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Organizing a Toddler Birthday Party

Birthdays are fun, from the very first one to the time you’ve reached your golden years! There are so many ways to celebrate and so many people with whom to party!
If you’re the parents of a toddler who’s heading towards his or her next birthday, you’ve probably been thinking about planning a party for your little one. Perhaps you’re inviting your close family members. But if you’re really brave, maybe you’ve decided to tackle a toddler party with guests that include a host of other children that are the same age as the birthday boy or girl. That can be a major undertaking and, if not planned correctly, could result in a disaster!

Little ones have short attention spans, tend to get grouchy when tired, and don’t always have the best table manners! So, it’s necessary to plan accordingly so that the party goes smoothly and all the guests – including the guest of honor – are happy.

o Time – No toddler needs a 3-hour birthday party! Keep the party to no more than 90 minutes. Even an hour is suitable. Try to select a time when everyone is wide awake and not longing for a nap or bedtime. Consider mornings at about 11 a.m. and end with lunch or perhaps start at about 3 p.m., after nap time.

o Limit the guest list – 2- and 3-year-old children don’t need to have 25 kids at their birthday celebration….and neither do you! Limit the guest list to about 5 or 6 children maximum. Some parents note that this is a problem when children are in a pre-school or day care class full of kids their age as they are hesitant to exclude anyone. To avoid hurt feelings, don’t send invitations but, instead, phone the parents of the invitees and explain the limited guest list, asking for their discretion in the matter.

o Dress – Don’t have the children dress up in their party best. Encourage parents to dress them comfortably so that they can enjoy playing and eating without worrying about stains and rips and…ultimately, lots of crying.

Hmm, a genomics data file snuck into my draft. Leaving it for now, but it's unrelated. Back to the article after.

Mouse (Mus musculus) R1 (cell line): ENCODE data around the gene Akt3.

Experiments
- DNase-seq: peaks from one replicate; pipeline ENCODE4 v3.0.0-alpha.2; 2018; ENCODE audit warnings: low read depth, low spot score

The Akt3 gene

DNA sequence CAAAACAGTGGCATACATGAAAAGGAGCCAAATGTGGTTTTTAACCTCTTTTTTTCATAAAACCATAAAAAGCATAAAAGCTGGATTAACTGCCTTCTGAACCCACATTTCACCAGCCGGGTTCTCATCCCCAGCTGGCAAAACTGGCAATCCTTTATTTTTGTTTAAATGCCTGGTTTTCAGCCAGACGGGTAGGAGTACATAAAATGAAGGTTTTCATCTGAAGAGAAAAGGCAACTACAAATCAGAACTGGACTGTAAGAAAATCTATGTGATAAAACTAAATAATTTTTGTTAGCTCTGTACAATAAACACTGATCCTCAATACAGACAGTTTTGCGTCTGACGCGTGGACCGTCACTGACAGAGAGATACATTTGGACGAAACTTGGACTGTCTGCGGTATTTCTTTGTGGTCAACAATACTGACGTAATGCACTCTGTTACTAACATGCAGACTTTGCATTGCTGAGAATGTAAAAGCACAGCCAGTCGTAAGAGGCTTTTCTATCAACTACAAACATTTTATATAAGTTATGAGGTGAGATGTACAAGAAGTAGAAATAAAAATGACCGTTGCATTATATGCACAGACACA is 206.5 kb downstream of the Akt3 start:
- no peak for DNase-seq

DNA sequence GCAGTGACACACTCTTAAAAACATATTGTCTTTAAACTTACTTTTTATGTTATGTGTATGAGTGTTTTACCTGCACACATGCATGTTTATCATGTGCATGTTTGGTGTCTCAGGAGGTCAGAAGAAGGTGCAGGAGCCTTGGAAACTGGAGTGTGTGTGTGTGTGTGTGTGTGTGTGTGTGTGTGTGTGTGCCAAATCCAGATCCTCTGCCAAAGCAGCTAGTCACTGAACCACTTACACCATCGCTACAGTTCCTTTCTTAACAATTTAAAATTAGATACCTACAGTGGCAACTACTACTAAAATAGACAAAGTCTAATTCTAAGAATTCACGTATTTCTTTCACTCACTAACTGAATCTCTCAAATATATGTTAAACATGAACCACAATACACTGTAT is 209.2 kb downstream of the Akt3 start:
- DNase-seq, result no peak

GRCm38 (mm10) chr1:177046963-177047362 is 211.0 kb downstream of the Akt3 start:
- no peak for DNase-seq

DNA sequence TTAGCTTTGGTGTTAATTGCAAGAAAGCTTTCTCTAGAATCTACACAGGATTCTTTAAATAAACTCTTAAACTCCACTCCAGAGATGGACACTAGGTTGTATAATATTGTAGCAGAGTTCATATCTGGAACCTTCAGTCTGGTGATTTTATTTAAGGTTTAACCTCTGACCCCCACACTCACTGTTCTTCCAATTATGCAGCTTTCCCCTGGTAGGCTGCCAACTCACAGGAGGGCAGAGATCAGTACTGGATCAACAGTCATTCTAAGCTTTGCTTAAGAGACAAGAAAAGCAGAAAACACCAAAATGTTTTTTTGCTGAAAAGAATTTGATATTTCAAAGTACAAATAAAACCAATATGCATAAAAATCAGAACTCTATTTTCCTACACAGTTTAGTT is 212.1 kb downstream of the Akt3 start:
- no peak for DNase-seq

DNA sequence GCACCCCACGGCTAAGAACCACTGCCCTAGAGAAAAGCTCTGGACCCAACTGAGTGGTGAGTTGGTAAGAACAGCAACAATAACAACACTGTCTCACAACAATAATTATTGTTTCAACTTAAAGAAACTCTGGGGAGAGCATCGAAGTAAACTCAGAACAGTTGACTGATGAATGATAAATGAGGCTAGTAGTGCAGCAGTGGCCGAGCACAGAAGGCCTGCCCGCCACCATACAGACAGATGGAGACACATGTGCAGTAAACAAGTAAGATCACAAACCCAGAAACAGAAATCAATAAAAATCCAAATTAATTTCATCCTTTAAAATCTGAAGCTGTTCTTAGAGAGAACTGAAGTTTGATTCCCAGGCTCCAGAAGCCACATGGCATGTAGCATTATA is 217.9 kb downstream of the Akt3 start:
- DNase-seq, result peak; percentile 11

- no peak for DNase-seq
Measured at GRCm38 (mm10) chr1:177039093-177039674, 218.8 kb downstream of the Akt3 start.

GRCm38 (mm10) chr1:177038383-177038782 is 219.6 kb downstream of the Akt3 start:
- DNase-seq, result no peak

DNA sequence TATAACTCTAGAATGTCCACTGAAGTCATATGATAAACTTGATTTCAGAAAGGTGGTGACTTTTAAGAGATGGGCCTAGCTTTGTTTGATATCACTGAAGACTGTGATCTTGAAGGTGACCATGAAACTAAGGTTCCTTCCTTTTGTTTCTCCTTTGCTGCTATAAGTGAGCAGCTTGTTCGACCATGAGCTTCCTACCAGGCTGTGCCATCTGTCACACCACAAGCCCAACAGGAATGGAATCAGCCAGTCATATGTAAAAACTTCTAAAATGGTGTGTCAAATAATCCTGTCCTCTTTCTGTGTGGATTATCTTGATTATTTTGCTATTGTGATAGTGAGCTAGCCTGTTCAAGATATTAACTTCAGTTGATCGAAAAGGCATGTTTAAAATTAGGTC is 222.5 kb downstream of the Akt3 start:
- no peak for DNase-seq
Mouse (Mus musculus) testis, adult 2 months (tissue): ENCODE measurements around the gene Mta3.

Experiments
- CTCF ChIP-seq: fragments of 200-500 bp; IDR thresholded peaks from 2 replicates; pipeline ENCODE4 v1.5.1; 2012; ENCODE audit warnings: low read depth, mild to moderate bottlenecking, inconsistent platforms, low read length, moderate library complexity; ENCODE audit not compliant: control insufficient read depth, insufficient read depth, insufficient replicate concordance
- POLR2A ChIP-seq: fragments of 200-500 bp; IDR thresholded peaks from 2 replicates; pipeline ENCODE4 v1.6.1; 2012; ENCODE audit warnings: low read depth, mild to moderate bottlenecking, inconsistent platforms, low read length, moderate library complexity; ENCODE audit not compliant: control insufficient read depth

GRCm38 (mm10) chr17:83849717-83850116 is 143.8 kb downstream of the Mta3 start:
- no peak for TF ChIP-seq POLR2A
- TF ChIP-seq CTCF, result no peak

o Games – It’s really best not to plan for too many organized games for toddlers. One is sufficient and none at all is just fine, too. Instead, simply have plenty of toys available for each child to enjoy. Little ones tend not to play well together so it’s better if each has their own toys to keep them happy.

o Decorations – Be extra careful about using decorations that may be dangerous or toxic to little ones. Balloons – especially the latex kind – are a definite no-no. A broken balloon presents an immediate choking threat. Any decorations used should be kept well out of reach of the guests and the birthday child and should be very simple.

o Hire a helper – Find a teenager who enjoys working with children to help you with your party. That person can interact with the kids while you’re organizing food or tending to the children’s other immediate needs.

o Presents – Save the gift opening until after the party. No one is going to sit still while the birthday child opens presents, including the birthday child! And opening new toys will just result in lots of battles over those toys.

o Food – Again, keep this part of the party simple. Toddlers really don’t eat very much and most of them are very picky, so it’s likely that something you spend lots of time preparing won’t be enjoyed by at least half the kids. Limit the food to things like crackers, slices of cheese, small PB and J sandwiches, juice boxes (or juice in sippy cups), cookies, and maybe chicken fingers for older toddlers. Check with parents about food allergies. If you’re having cake, cut it in very small pieces and expect some mess.